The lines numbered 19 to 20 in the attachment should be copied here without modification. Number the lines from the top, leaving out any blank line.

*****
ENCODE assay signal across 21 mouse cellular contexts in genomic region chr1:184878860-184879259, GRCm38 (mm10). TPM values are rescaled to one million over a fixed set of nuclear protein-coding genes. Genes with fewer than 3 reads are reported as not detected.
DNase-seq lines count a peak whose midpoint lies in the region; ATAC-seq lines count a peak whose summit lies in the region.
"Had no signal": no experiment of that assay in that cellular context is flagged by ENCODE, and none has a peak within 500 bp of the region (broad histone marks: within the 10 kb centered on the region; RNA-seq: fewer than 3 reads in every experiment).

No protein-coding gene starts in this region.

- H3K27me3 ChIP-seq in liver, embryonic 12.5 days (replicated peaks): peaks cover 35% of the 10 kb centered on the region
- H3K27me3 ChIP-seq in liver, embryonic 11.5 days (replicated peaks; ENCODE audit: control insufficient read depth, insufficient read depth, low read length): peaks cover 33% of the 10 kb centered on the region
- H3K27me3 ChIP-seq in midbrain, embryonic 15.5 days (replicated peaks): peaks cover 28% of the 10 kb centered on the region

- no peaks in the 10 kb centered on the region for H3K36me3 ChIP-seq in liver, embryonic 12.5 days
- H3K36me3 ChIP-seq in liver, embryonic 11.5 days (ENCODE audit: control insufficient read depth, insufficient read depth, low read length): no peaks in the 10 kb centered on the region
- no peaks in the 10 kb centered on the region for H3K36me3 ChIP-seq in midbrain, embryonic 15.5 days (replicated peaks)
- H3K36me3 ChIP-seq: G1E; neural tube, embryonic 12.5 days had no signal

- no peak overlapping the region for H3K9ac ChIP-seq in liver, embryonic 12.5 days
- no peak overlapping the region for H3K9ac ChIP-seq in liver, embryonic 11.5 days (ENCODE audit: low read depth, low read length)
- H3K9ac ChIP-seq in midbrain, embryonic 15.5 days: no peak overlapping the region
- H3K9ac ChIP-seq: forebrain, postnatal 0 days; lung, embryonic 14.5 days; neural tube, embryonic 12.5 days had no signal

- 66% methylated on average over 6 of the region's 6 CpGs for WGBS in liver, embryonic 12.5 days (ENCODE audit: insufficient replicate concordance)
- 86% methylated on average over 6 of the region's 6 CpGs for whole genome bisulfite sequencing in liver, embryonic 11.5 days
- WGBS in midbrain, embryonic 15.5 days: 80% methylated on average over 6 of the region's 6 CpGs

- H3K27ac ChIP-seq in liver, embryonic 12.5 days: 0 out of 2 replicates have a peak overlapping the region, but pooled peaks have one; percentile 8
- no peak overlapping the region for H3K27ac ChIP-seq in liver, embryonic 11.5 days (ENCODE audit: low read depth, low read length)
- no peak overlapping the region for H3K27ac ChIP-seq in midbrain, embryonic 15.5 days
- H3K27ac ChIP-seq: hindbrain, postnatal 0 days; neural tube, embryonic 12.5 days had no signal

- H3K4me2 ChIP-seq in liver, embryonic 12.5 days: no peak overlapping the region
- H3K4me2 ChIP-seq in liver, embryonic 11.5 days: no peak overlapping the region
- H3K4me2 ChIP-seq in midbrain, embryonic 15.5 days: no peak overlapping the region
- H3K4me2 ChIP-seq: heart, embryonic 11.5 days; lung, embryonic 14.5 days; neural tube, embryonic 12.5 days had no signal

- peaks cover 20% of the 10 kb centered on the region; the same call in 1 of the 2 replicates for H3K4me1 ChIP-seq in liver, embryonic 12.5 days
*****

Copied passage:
- H3K27ac ChIP-seq in liver, embryonic 12.5 days: 0 out of 2 replicates have a peak overlapping the region, but pooled peaks have one; percentile 8
- no peak overlapping the region for H3K27ac ChIP-seq in liver, embryonic 11.5 days (ENCODE audit: low read depth, low read length)